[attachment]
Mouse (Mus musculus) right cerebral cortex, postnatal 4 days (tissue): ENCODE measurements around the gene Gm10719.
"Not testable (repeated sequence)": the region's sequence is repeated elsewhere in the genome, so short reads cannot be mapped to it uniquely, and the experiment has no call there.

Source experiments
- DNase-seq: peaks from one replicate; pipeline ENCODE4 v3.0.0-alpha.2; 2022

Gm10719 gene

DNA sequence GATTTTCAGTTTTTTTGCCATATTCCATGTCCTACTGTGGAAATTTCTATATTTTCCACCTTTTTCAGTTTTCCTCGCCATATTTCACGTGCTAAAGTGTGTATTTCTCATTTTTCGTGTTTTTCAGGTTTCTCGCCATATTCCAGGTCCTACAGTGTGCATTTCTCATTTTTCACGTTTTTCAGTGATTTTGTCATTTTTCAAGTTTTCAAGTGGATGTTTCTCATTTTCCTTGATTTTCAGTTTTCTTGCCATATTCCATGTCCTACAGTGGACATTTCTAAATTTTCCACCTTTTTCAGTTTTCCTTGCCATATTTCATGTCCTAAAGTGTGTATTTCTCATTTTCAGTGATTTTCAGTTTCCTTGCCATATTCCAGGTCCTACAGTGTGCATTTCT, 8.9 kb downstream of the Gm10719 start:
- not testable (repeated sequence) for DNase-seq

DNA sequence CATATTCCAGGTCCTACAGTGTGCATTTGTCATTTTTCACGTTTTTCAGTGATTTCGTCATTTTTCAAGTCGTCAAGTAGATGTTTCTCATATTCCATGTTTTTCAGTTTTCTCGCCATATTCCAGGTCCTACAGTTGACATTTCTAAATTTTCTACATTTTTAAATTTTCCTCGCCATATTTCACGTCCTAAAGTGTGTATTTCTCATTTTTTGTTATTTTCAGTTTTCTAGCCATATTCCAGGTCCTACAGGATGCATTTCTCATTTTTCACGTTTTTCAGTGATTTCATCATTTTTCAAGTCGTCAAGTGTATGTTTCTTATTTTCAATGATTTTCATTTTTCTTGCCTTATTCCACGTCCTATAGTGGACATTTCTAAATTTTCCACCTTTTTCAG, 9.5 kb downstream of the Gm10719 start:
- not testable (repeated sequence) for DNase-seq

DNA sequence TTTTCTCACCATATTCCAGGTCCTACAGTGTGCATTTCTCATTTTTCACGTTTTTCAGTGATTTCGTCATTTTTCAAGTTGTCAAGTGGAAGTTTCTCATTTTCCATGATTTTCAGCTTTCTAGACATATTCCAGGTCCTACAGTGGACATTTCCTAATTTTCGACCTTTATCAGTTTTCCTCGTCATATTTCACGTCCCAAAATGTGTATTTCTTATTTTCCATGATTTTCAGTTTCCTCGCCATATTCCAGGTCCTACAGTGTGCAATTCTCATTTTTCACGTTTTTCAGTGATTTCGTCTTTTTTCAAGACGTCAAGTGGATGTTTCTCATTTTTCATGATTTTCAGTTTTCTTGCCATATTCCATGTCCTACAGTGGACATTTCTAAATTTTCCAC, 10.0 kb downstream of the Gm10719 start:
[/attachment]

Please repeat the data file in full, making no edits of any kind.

Mouse (Mus musculus) right cerebral cortex, postnatal 4 days (tissue): ENCODE measurements around the gene Gm10719.
"Not testable (repeated sequence)": the region's sequence is repeated elsewhere in the genome, so short reads cannot be mapped to it uniquely, and the experiment has no call there.

Source experiments
- DNase-seq: peaks from one replicate; pipeline ENCODE4 v3.0.0-alpha.2; 2022

Gm10719 gene

DNA sequence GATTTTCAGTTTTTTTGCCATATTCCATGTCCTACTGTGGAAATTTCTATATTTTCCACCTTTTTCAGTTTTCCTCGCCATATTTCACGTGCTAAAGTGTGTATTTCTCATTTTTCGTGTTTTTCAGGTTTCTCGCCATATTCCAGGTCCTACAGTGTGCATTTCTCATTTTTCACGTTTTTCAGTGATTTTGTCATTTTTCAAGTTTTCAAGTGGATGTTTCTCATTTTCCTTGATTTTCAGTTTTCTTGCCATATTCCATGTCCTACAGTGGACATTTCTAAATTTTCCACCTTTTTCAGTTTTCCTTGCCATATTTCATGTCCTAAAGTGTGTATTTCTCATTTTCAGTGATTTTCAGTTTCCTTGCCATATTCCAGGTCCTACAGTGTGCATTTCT, 8.9 kb downstream of the Gm10719 start:
- not testable (repeated sequence) for DNase-seq

DNA sequence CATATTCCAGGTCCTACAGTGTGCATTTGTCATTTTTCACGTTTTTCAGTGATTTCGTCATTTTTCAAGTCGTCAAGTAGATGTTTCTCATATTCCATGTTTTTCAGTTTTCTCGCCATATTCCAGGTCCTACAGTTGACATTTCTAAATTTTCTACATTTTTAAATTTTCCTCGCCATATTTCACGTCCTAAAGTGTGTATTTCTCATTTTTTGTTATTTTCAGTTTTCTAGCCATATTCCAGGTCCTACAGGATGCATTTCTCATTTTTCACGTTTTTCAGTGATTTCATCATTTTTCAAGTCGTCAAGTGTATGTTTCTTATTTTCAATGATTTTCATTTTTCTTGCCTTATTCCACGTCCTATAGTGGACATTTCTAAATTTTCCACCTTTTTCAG, 9.5 kb downstream of the Gm10719 start:
- not testable (repeated sequence) for DNase-seq

DNA sequence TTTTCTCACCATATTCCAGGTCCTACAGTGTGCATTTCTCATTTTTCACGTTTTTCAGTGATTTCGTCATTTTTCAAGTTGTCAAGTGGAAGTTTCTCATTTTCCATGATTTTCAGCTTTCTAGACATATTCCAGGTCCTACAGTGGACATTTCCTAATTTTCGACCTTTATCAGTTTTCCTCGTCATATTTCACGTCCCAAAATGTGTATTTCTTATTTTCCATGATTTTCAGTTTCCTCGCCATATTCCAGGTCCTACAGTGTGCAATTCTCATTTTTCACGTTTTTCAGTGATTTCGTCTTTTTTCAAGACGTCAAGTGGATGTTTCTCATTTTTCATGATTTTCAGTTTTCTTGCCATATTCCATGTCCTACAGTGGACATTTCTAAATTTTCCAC, 10.0 kb downstream of the Gm10719 start: